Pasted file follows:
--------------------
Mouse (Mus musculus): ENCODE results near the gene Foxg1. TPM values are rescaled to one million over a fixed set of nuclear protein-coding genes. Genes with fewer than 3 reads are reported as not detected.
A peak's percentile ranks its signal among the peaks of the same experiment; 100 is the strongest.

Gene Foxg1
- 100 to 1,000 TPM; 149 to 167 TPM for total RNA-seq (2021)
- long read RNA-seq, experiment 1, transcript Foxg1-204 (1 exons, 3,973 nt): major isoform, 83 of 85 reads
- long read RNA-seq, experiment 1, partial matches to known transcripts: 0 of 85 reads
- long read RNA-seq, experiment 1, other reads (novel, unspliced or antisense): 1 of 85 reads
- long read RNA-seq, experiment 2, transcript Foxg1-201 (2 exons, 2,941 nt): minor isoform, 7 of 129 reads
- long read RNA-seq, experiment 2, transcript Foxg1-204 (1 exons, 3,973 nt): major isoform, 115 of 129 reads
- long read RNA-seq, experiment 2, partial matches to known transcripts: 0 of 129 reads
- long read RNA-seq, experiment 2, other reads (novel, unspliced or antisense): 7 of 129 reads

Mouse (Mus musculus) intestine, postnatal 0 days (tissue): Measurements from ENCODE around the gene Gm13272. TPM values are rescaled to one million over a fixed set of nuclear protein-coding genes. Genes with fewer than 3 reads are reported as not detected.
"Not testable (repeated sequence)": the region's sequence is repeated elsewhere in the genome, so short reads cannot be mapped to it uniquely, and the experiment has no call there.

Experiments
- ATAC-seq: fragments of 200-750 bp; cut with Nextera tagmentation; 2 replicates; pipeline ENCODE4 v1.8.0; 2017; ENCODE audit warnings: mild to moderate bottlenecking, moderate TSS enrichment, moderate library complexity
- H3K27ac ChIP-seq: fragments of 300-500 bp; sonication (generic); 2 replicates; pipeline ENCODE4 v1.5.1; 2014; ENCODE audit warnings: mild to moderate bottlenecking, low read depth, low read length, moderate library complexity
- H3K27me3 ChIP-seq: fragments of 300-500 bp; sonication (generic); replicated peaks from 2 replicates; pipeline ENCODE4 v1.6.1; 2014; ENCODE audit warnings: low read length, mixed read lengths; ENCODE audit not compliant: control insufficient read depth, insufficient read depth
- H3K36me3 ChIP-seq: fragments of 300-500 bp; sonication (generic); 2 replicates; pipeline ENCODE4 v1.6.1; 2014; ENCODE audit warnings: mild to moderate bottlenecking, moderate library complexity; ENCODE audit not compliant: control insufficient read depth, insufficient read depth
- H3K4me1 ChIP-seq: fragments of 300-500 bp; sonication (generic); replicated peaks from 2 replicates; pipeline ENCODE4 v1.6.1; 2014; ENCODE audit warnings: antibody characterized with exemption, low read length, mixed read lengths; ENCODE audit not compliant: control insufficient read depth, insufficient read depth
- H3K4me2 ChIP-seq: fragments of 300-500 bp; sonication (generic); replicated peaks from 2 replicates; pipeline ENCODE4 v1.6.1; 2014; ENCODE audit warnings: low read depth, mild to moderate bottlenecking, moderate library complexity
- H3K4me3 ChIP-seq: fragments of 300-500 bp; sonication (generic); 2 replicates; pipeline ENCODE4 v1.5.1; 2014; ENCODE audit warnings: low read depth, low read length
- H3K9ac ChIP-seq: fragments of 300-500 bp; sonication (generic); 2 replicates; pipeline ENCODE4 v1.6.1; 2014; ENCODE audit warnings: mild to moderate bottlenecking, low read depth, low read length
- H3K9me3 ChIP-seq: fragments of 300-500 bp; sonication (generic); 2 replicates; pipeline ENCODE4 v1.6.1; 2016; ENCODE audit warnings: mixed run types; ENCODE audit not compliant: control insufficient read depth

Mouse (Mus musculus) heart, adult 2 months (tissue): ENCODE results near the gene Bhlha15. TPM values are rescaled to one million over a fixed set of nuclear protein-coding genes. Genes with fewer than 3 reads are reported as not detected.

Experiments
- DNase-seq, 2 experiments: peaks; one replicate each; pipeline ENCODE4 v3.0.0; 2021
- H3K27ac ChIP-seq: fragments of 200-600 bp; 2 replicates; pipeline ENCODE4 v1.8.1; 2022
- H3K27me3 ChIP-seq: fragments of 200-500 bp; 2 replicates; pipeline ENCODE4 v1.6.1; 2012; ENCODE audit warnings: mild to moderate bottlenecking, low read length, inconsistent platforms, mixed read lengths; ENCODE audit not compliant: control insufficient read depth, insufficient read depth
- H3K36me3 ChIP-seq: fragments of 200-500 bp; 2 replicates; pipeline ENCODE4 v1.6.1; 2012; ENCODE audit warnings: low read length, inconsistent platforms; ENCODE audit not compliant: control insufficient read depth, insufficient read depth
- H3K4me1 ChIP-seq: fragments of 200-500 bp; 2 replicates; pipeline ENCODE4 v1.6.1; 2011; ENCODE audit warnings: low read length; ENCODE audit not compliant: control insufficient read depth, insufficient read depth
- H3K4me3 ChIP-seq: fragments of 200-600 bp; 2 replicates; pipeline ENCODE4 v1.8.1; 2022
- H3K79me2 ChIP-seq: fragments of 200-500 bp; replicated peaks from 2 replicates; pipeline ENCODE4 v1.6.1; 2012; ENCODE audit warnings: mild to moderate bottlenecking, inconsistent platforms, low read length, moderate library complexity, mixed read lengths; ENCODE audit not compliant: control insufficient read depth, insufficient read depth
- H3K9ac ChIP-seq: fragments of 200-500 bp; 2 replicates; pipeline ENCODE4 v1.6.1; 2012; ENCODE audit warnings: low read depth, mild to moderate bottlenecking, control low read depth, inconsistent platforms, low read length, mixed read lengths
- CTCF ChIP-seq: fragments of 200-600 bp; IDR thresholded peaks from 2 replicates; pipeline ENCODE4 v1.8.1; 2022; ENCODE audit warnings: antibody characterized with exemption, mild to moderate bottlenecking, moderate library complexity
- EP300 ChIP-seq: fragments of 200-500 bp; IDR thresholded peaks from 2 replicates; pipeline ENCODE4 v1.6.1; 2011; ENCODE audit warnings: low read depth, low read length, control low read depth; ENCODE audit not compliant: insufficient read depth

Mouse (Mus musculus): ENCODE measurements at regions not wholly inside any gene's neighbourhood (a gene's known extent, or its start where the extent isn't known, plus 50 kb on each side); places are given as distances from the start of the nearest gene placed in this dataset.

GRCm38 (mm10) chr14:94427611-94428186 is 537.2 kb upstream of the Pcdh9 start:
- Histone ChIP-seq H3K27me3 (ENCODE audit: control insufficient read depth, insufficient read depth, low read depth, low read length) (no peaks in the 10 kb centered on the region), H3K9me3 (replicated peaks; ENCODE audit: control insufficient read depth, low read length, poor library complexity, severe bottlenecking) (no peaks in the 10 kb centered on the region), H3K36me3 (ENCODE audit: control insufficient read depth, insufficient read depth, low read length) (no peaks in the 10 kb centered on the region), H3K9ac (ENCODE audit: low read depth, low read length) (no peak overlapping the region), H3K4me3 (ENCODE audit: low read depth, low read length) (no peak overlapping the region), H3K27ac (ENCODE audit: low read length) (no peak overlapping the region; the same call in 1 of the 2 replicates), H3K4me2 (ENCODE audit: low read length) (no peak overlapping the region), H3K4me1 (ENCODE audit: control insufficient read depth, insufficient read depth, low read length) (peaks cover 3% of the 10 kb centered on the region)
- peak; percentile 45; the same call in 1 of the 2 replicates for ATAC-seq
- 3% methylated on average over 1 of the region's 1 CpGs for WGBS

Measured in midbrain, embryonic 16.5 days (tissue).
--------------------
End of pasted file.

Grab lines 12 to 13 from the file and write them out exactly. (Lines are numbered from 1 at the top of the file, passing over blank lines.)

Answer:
Mouse (Mus musculus) intestine, postnatal 0 days (tissue): Measurements from ENCODE around the gene Gm13272. TPM values are rescaled to one million over a fixed set of nuclear protein-coding genes. Genes with fewer than 3 reads are reported as not detected.
"Not testable (repeated sequence)": the region's sequence is repeated elsewhere in the genome, so short reads cannot be mapped to it uniquely, and the experiment has no call there.